Yes, there are more Alfreda books--Kindred Rites is in ebook, and coming in print as soon as CreateSpace stops messing with us. Laura Anne Gilman does give great book recs (and writes wonderful books, too!) I'm sorry the web site isn't up to date, but I have been debating moving it, or overhauling the code engine completely--and that takes time. (You see why I so miss Backlist eBooks?) Also, with everything else going on, it's update or finish writing Spiral Path, the third Allie book.

You choose. Write, website, or find a job. Pick two. Guess what I chose? ;^) But I hope to get to it soon--I kept the Backlist eBooks code!

Kimbriel-NightCalls300x200
alfreda89: 3 foot concrete Medieval style gargoyle with author's hand resting on its head. (Night Calls)
As part of my climb back into publishing, there will be a Night Calls POD. To get it out faster, I'm working with a friend who can format more quickly than I can. This means I won't have her system to add later reviews easily.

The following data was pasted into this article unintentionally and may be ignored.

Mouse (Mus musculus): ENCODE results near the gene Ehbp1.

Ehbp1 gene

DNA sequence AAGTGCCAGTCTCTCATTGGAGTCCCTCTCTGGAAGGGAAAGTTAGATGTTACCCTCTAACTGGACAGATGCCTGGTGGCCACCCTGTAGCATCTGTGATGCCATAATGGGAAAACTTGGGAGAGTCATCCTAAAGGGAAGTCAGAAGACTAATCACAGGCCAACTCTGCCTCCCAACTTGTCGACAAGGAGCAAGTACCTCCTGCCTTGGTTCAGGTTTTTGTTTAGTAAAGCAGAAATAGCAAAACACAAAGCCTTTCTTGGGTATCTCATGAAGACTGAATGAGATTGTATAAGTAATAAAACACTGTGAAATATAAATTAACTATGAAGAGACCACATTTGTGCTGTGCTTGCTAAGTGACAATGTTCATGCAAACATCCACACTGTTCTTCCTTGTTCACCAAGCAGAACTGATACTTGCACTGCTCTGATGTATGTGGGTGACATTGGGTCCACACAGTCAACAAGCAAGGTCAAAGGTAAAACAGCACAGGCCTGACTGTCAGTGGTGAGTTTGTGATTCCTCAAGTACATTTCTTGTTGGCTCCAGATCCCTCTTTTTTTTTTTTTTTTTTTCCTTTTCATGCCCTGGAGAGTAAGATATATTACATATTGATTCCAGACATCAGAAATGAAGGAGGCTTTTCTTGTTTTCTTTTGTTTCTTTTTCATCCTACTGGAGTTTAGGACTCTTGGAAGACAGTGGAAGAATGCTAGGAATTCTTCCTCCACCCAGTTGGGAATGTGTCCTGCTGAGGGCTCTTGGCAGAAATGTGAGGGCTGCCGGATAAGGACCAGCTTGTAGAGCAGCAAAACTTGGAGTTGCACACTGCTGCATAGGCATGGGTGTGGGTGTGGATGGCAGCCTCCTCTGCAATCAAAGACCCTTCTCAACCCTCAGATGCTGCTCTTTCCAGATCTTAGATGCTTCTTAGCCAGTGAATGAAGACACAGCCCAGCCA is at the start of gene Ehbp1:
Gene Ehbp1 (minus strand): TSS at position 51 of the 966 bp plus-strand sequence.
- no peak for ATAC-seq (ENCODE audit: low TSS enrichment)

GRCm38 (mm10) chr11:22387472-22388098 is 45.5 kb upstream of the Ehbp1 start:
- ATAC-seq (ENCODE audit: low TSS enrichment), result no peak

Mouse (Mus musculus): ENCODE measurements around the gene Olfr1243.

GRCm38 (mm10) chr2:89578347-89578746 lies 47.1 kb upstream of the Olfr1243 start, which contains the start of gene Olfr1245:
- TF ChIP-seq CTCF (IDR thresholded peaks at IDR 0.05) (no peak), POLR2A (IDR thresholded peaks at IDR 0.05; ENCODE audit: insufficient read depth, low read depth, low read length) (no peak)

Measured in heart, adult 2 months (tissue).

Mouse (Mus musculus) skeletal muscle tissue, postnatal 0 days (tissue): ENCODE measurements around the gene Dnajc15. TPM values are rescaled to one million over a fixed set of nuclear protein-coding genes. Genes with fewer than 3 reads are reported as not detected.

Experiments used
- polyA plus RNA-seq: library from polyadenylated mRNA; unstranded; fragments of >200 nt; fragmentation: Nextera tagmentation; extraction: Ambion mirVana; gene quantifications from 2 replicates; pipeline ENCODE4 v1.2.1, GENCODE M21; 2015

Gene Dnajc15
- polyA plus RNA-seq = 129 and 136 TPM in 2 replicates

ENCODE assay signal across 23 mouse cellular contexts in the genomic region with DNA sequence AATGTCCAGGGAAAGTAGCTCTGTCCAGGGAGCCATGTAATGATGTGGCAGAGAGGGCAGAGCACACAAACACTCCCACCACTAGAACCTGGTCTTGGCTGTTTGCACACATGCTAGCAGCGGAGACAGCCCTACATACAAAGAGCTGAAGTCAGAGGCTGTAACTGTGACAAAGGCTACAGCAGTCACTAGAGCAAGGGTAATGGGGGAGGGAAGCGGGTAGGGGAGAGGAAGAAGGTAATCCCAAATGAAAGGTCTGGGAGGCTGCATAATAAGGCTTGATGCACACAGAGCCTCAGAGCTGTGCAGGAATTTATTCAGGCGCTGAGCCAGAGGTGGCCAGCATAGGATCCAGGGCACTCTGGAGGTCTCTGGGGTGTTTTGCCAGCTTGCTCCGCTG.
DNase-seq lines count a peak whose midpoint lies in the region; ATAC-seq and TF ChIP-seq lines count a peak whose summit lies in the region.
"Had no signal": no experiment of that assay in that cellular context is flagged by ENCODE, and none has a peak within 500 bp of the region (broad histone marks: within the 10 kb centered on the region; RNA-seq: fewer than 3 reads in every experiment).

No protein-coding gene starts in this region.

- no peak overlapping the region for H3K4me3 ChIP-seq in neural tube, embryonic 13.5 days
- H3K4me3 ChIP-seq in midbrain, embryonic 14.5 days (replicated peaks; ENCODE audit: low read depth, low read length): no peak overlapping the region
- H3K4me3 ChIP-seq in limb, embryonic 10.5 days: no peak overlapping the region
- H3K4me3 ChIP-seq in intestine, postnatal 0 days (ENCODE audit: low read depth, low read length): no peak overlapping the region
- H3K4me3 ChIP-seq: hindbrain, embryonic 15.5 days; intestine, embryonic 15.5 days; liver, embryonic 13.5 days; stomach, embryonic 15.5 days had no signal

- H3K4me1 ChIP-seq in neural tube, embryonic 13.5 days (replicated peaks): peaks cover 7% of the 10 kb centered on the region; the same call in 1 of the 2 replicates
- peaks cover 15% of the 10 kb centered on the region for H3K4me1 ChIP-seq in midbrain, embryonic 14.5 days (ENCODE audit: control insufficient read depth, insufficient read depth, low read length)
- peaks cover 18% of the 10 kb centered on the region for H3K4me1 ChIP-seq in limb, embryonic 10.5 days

So if you have spotted a good review that you want to be sure I've seen, or authors, if you want to add your two cents about Night Calls? Now's the time. Let me know today if you can!

Seventeen years of reviews actually filled the Amazon text box. Good heavens. #FeelingBlessed

For more choices...

After first harvest, it's back to the Audible list and an editing job.

Work, work.
alfreda89: 3 foot concrete Medieval style gargoyle with author's hand resting on its head. (Night Calls)
I'm collecting Night Calls reviews for the POD, so here are a few more.

Shiny Book Reviews still likes my work--they gave Night Calls an A+ review!

"So there’s the value of hard work. There’s the value of personal sacrifice. There’s the value of human dignity. There’s a good deal about religion and spirituality, discussed in a quiet, calm way that I found particularly appealing. And there’s a rousing action-adventure going on throughout that makes you forget about all of the above until the book is over and you start thinking about how wonderful it all was before you turn back to read it all over again.